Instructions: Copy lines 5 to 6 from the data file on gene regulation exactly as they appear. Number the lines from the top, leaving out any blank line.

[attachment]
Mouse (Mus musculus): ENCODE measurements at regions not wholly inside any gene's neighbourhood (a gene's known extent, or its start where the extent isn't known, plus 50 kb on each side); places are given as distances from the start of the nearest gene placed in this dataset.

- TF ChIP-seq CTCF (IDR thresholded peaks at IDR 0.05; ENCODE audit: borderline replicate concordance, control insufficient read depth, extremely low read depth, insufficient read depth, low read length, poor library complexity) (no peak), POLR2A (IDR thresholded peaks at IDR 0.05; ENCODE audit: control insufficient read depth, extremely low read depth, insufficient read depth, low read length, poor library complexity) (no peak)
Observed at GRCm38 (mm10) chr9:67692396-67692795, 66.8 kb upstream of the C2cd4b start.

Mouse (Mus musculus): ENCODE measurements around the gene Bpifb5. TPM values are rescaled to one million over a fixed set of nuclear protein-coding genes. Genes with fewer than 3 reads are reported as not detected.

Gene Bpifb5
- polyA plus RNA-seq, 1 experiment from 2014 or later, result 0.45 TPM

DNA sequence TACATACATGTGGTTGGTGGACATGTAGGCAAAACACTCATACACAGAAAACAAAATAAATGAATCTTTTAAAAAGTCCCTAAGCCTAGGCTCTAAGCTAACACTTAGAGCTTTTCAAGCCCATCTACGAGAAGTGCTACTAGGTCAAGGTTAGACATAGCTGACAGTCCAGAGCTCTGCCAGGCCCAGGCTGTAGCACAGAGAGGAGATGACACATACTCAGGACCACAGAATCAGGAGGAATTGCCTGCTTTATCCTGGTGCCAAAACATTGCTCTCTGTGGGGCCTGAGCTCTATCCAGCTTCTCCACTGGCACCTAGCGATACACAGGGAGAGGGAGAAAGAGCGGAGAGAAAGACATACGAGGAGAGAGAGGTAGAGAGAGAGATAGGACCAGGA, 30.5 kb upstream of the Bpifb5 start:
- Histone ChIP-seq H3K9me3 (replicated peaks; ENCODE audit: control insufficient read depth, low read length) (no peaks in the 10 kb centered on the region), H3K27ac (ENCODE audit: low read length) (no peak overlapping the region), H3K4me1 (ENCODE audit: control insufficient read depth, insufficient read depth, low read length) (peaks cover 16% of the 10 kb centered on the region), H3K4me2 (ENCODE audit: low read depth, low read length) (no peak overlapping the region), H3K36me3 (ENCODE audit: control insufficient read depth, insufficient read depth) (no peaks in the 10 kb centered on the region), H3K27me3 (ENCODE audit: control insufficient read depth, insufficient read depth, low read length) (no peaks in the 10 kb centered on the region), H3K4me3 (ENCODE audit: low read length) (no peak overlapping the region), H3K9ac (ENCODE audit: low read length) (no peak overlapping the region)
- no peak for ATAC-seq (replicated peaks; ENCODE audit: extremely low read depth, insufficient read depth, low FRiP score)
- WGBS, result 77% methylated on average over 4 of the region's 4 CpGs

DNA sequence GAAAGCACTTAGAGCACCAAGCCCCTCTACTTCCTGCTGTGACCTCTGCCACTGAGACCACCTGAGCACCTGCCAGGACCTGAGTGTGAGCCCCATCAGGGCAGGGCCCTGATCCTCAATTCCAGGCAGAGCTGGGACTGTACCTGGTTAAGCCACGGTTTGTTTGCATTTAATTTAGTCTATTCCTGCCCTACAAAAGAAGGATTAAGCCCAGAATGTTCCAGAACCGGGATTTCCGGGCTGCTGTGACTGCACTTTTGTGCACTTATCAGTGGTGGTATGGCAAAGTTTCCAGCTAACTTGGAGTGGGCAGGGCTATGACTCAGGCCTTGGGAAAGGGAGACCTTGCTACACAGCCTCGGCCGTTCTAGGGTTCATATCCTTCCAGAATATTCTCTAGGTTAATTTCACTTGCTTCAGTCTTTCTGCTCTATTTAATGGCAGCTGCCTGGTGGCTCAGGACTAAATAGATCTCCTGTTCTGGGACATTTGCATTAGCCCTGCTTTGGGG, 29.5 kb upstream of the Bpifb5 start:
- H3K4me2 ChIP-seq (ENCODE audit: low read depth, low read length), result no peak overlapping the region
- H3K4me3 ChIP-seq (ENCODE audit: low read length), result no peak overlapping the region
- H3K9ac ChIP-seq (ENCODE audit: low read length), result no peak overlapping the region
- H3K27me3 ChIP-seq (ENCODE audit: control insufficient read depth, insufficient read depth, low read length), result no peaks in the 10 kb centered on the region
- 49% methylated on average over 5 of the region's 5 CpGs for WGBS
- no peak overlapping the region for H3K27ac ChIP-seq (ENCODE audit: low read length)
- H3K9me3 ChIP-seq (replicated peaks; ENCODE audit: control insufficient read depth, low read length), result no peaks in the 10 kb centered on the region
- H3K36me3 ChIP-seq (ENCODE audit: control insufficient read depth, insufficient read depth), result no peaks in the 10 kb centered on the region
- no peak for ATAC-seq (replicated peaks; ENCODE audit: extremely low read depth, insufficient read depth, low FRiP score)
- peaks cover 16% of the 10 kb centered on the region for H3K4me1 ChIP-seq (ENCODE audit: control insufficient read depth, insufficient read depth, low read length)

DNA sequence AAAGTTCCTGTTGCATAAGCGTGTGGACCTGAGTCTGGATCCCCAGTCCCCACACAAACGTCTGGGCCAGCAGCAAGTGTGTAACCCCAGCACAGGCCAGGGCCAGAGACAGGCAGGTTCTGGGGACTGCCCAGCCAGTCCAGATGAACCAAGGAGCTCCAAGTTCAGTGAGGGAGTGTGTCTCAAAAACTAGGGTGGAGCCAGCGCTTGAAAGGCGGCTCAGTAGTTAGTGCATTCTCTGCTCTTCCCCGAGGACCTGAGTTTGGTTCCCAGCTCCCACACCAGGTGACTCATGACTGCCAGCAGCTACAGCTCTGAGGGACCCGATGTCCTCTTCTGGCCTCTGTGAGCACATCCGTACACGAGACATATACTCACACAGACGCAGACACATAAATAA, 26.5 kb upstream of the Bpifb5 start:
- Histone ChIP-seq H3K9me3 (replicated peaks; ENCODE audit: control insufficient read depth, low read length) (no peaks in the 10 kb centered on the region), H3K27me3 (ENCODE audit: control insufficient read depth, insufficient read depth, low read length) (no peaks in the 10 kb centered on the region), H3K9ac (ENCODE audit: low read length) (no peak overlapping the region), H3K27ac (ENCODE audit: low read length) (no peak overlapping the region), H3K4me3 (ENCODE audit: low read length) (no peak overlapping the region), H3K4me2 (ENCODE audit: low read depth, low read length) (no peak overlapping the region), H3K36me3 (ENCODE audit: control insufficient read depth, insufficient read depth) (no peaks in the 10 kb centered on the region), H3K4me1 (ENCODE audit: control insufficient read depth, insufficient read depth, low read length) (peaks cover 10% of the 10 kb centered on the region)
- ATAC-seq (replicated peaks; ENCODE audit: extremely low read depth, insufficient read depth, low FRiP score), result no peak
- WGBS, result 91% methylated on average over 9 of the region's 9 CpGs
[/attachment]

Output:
Gene Bpifb5
- polyA plus RNA-seq, 1 experiment from 2014 or later, result 0.45 TPM